Advantages of a large number of threads cf other approaches?
Mon Feb 16 22:06:59 CET 2004
On 16 Feb 2004 at 19:32, Joe Armstrong wrote:
> > * Internet servers - why not use asynchronous sockets running in a
> > single thread?
> Because of errors.
> Think of the process as not only providing units of concurrency but
> also of providing error encapsulation boundaries.
> Erlang was designed for programming fault-tolerant systems - to do
> so we must make sure that faulty code running somewhere in the system
> does not crash good code - the process provides the error
> encapsulation boundaries. This is the single most important property
> that a process has.
This was pretty much what I very tentatively said. It's nice to have
someone who's opinion eans something tell me I've not made a
(tentative) idiot out of myself...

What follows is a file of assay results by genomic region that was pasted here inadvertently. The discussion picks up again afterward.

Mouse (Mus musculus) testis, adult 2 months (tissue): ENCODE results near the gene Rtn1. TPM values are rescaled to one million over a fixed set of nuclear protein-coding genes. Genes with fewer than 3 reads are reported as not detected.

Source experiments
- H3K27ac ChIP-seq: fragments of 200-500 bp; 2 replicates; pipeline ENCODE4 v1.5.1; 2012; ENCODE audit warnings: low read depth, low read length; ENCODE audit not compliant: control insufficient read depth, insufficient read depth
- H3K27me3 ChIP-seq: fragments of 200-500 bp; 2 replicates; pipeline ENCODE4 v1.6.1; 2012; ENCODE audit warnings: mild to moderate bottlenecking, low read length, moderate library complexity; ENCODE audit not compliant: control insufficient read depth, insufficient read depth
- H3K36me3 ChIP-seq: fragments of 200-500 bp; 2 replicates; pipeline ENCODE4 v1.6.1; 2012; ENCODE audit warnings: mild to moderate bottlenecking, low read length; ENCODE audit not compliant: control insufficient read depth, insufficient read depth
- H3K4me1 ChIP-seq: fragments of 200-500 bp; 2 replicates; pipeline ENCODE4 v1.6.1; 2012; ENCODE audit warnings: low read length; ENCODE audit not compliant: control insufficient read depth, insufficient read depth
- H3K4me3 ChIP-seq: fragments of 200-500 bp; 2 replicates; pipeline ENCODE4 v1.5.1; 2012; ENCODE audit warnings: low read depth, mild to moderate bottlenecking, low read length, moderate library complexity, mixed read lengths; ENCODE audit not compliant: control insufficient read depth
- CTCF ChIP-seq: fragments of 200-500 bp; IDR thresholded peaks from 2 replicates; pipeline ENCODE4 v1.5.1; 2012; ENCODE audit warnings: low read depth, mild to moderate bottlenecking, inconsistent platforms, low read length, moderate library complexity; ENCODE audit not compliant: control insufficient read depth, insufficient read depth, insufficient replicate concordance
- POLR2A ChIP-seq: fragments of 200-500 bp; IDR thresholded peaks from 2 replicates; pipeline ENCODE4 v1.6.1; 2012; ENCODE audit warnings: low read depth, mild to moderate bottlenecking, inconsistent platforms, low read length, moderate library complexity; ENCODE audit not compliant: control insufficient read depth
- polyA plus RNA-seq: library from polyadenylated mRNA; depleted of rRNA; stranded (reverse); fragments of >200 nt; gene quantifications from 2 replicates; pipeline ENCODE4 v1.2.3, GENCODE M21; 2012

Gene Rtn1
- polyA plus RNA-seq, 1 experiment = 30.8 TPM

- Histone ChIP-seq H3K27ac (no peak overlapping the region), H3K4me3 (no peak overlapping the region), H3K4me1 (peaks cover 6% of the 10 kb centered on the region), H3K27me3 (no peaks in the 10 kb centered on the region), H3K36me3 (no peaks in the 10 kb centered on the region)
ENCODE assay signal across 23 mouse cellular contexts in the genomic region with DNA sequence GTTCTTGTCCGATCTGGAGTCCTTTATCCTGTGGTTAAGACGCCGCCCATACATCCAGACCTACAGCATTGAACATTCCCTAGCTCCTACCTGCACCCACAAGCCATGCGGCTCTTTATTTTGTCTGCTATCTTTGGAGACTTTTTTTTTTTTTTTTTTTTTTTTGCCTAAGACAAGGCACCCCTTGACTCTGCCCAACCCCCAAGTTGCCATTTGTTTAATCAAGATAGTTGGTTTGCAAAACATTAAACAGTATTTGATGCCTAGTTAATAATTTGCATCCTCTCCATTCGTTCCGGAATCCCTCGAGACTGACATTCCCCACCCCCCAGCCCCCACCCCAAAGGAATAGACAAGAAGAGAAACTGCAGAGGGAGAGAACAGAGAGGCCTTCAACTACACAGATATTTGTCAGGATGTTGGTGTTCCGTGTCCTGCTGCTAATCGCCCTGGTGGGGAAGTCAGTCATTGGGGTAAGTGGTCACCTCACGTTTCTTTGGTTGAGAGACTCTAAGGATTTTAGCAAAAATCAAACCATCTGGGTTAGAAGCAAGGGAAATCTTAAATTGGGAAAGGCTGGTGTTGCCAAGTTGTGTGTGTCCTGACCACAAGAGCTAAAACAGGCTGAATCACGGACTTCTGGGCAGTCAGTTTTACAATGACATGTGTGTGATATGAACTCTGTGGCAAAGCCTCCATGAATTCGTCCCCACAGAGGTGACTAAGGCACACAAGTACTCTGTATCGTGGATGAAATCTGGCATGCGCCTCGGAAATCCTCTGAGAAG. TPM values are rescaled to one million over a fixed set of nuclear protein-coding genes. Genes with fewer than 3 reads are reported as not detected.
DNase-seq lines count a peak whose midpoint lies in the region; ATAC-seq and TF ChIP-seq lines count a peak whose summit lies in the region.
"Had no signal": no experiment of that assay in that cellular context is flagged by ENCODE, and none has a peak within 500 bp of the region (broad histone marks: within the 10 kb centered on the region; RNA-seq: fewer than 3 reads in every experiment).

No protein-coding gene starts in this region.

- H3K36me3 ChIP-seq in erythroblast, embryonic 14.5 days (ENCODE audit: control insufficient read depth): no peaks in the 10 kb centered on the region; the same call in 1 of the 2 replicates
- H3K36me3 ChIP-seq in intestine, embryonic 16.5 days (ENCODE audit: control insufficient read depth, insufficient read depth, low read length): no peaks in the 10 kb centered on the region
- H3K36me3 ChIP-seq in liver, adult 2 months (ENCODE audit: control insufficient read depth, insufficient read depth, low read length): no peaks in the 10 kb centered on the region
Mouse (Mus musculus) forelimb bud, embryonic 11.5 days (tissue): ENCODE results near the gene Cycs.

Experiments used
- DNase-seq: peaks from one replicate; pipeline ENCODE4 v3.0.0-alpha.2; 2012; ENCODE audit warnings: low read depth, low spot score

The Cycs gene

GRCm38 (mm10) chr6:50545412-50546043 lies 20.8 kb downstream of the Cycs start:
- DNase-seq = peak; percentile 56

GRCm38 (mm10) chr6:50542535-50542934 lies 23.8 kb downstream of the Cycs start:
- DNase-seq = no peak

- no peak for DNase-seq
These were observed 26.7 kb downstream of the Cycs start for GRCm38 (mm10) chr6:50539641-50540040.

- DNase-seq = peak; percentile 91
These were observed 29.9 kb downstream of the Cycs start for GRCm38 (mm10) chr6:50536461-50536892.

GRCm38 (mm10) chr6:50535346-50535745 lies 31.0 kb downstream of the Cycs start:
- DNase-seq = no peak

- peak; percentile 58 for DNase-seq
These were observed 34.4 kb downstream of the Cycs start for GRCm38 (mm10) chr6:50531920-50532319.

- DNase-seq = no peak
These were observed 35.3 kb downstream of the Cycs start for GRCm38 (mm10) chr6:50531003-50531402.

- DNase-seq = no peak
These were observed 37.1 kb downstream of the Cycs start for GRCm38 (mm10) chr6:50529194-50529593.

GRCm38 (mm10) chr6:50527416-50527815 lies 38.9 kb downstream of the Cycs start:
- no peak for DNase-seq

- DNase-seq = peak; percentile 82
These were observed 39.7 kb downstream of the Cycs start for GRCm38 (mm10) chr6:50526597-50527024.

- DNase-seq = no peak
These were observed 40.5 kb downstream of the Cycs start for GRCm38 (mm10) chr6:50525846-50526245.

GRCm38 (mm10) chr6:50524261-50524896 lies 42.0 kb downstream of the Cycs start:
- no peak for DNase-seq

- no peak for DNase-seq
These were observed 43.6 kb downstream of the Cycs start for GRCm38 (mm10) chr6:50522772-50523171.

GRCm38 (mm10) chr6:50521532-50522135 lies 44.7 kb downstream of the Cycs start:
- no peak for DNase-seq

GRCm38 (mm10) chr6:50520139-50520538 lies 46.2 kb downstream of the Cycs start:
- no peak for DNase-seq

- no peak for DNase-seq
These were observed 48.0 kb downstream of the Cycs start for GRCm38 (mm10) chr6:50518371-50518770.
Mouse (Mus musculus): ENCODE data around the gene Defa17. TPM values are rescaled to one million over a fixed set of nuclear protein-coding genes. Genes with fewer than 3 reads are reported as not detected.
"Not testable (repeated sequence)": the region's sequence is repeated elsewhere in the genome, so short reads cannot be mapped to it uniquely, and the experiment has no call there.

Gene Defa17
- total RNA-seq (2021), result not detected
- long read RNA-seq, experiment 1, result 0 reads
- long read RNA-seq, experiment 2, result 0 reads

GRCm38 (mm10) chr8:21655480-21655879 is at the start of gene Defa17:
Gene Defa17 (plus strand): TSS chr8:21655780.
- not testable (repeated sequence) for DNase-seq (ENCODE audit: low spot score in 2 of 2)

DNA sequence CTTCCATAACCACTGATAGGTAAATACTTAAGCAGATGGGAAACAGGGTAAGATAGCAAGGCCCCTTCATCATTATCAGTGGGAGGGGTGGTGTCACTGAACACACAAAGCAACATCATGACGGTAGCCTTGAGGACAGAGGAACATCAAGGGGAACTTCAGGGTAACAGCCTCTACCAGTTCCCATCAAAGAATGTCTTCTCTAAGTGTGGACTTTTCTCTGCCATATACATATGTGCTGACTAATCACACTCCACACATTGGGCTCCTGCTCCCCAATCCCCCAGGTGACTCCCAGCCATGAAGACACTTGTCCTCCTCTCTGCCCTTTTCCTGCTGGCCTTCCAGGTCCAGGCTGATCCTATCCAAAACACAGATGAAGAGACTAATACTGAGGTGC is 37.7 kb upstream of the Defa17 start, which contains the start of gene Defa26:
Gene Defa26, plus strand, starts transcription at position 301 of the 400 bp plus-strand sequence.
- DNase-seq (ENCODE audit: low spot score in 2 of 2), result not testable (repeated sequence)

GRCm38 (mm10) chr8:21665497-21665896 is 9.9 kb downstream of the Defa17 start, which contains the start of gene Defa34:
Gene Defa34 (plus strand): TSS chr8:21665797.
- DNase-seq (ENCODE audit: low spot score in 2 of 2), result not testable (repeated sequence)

> > * Simulations - why use an object per thread rather than a "classic"
> > OO approach?
> This depends upon the simulation - if you are modeling the real
> world then mapping each concurrent object in the real world with
> exactly one concurrent processes bridges between the gap between the
> model and the simulation code in a very natural way - the code will
> almost "write itself".
I've heard this said before (and have read code samples etc) but I
keep feeling I'm missing something. It's so easy to have all your
objects inherit from a Smalltalk/C++ base class with an update method
and loop through all of them. Possibly I'm at the stage where I'm
over-adapted to OO and no longer notice some of the discomforts...
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